House Republicans said the new package could attract as many as 100 GOP votes -- enough to put it over the top if Democrats can garner as many votes as they did on Monday. House Majority Leader Steny H. Hoyer (D-Md.) said he and other fiscal conservatives are "angry" about the addition of the tax provisions but unlikely to abandon the package.
"Frankly, we really don't have much flexibility, and this is important to do," Hoyer said.
Across Washington yesterday, politicians and interest groups worked frantically to build support for the bailout, which seeks to prop up U.S. financial institutions and calm investors.
Treasury Secretary Henry M. Paulson Jr. also worked the phones, participating in conference calls with banking groups and business associations. Other organizations joined the campaign, including the AARP, whose members have inundated lawmakers with more than 110,000 e-mails in recent days.
"People's nest eggs are disappearing," AARP chief executive Bill Novelli said. "It's no secret that people are angry about bailing out Wall Street. But Wall Street is us. These are our stocks, our retirement funds and our futures."
House leaders, meanwhile, leaned on rank-and-file members to fall in line behind the new plan, plucking out provisions to sell to specific constituencies. Party leaders hoped to lure African American lawmakers, who voted "no" on Monday in surprisingly large numbers, with a new property tax deduction of up to $1,000 for homeowners who do not currently itemize deductions on their federal income taxes. Advocates say 30 million people would be eligible for the benefit.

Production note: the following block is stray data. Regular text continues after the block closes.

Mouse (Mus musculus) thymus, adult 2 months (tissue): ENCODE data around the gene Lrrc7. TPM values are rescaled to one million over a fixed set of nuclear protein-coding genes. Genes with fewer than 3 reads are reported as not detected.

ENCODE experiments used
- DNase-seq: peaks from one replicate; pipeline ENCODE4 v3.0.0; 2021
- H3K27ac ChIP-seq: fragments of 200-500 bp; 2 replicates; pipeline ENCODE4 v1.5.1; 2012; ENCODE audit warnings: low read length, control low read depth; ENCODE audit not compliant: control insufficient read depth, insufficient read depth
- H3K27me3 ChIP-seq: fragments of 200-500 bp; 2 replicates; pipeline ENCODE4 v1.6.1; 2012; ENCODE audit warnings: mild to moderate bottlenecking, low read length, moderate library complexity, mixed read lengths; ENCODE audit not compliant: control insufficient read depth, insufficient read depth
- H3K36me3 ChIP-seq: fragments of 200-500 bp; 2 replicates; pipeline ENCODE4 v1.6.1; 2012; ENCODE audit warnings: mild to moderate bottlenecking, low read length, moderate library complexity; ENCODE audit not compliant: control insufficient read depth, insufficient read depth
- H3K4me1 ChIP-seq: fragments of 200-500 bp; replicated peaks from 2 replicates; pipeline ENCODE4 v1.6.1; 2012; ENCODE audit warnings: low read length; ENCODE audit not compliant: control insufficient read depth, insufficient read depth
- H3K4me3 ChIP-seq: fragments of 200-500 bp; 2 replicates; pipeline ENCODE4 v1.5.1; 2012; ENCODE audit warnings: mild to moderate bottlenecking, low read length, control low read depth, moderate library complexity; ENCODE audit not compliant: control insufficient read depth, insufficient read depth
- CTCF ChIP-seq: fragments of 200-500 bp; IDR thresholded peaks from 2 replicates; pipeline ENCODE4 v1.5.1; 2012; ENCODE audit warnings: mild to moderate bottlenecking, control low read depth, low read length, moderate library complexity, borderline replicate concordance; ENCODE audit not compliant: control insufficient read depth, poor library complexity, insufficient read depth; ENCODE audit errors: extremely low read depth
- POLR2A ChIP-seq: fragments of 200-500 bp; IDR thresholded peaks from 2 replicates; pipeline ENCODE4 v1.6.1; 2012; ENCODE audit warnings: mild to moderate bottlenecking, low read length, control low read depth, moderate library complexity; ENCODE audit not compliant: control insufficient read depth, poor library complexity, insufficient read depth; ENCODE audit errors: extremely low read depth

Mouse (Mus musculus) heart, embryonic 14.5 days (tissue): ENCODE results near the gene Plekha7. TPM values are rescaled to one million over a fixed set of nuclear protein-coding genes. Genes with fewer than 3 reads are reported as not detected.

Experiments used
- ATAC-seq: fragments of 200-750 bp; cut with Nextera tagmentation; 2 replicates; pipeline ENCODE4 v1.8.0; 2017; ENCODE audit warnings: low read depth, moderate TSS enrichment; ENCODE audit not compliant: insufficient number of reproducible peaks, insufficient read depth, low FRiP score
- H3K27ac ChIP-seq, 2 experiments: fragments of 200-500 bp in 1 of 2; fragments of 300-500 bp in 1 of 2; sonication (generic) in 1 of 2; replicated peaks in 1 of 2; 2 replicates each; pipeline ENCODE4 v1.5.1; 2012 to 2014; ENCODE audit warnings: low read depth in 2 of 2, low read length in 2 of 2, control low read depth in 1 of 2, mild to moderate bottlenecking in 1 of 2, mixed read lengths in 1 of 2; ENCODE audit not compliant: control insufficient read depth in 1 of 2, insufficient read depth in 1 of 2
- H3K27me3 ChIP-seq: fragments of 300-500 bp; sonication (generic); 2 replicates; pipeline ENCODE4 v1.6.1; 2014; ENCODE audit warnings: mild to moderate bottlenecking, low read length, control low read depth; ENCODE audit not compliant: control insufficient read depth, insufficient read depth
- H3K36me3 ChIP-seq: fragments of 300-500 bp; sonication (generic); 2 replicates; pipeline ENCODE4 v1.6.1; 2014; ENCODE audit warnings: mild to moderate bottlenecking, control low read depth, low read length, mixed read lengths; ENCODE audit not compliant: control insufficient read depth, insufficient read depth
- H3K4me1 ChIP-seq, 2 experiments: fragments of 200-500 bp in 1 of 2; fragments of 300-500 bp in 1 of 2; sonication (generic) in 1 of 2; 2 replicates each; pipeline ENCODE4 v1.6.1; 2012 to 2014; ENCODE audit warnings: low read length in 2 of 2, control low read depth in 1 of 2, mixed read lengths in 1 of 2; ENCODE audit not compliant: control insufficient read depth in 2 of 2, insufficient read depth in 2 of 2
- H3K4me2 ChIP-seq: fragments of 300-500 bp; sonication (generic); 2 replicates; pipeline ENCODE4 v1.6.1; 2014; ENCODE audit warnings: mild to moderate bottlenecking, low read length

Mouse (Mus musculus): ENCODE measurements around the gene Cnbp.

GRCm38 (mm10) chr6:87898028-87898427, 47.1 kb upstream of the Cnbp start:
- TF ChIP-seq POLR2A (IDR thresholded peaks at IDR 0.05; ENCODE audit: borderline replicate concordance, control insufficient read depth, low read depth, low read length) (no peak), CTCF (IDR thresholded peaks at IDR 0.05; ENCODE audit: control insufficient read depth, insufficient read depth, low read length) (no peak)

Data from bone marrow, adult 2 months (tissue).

The homeowners' deduction is part of a massive tax package that has been batted back and forth between the House and Senate for months and was tacked onto the bailout legislation. That package includes new tax breaks for renewable energy and a much longer list of expired tax cuts that would be extended for two years. The largest, which would be extended for one year, would restrain the growth of the alternative minimum tax, a parallel tax structure that would add thousands of dollars to the tax bills of more than 20 million families next year without congressional action.
The tax package also would extend federal deductions for sales taxes in states that do not levy an income tax, as well as for tuition and for teachers who spend their own money on classroom supplies. There are also tax breaks worth nearly $40 billion for businesses over the next 10 years, including incentives for conducting research and development domestically, for opening new restaurants and for doing business in the District.